23. The changes in climate from changes in the Earth are not immediately obvious unless you realize that ocean currents have a much stronger effect than air currents. This is because the atmosphere is not efficient as a buffer, ie. GHGs are not as efficient as the ocean (or any body of water) at storing energy including heat. What is key to understanding how oceans drive climate is the convection currents (upwelling and downwelling currents). We know that ocean temperatures are not globally uniform. Some bodies of water are warmer or cooler than others. But what is more important is that the depths are different temperatures and the colder water sinks while the hotter water rises. Simple. Next comes the more complex part.
  24. The temperature of the ocean floor is variable. The depths have a thinner crust in general so transfer more heat and the volcanic active areas transfer heat from the magma directly to the water. The proximate temps change rapidly simply because the the amount of cold water available to sink this heat. But just like applying heat to the bottom of a pot of water, convection currents are created in both up and down directions. Some of these are fairly constant coming from the ocean depths but some are highly variable where volcanic activity exists and this can be at any depth along the ridges. At times of eruptions or even just increased plate movement the heat released into the water increases and either creates a new current or strengthens the existing current. As explained in the volcano thread, the ENSO is a real time example of this very driver. The subduction of the pacific plate under the Andes slows and speeds up in an irregular cycle. It's irregular because of the continental crust being uneven densiity and shape and made of materials of various ores with different melting points.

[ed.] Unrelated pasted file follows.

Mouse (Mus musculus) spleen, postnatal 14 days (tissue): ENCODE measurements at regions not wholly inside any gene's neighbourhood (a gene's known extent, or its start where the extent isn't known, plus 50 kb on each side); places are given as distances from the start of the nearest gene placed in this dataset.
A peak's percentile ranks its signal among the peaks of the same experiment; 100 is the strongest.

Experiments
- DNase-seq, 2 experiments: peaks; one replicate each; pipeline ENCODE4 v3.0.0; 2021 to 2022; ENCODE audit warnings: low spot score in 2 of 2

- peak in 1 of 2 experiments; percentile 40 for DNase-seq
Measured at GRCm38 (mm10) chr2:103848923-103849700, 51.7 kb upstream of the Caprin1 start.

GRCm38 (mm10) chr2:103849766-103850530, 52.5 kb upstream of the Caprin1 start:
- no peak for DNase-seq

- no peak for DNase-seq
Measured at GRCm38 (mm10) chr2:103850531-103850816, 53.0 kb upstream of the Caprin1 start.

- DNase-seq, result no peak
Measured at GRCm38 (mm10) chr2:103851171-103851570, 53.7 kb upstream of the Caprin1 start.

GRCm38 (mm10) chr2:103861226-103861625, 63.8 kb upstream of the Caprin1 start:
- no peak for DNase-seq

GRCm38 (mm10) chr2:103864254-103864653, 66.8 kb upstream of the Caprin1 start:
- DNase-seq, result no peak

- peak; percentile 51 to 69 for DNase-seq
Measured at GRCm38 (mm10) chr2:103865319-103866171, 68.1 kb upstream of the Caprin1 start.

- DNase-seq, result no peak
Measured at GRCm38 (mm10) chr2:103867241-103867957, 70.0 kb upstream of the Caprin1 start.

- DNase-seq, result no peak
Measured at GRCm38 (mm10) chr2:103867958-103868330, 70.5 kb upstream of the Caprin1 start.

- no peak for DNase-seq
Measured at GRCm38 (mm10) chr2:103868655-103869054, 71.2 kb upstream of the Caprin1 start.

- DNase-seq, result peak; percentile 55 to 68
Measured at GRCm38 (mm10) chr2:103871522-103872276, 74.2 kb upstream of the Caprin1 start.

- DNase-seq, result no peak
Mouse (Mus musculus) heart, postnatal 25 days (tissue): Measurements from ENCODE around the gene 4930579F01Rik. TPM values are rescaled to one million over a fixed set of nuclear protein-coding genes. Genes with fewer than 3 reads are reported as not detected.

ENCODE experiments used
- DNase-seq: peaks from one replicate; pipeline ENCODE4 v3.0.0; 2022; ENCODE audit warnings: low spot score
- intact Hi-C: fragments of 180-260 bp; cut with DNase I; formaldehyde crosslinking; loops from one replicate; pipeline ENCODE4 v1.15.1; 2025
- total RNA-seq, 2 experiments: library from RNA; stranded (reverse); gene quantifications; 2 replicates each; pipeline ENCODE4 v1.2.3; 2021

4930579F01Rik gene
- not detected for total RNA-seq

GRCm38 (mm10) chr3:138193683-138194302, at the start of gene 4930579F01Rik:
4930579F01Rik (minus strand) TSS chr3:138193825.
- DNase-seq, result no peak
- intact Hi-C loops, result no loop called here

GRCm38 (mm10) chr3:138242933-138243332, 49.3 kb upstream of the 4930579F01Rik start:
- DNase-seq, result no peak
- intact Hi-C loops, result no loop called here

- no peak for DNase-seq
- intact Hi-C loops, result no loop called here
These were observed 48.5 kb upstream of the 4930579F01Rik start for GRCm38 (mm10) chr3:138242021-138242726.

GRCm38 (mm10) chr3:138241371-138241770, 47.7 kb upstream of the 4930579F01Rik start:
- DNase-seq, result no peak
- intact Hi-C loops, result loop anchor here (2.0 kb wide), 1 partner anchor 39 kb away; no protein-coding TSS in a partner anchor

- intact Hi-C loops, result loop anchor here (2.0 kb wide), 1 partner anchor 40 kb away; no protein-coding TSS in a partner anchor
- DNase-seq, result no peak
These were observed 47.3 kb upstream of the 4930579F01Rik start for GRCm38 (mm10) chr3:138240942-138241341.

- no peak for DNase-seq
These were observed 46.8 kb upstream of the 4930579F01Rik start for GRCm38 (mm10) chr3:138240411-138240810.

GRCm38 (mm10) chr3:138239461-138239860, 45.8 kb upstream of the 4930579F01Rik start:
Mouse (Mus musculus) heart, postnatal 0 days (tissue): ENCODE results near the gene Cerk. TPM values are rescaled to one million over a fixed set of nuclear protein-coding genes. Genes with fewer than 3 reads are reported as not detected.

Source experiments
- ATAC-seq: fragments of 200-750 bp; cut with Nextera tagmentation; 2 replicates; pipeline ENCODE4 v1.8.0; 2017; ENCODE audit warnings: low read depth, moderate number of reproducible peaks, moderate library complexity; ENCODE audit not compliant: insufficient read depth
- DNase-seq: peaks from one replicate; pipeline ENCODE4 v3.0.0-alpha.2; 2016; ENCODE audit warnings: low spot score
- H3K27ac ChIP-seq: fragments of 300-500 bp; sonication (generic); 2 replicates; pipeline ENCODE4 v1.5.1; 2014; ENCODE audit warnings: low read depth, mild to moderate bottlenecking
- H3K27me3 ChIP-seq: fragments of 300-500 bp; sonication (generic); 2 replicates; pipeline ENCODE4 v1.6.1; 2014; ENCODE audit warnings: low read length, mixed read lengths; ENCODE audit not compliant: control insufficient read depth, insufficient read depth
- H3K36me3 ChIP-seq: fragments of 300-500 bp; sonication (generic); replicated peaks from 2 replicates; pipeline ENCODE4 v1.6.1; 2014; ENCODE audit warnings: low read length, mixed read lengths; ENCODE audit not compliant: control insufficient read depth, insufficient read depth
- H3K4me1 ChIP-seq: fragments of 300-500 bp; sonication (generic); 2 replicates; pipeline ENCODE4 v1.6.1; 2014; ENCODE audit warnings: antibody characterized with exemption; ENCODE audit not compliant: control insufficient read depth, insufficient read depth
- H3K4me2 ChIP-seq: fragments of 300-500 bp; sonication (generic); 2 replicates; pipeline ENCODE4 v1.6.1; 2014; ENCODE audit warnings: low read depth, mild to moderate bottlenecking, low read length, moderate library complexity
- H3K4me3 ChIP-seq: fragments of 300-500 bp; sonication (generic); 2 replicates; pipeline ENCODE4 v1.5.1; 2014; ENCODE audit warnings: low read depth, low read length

25. This is why we get a warning when El Nino is beginning by volcanic eruptions in Chile. It's not the volcano that causes El Nino, it's just a symptom of the tectonic activity and it's accompanying vulcanism. And I have to stop for now since my grandson is having a tamtrum and I can't think straight with the noise.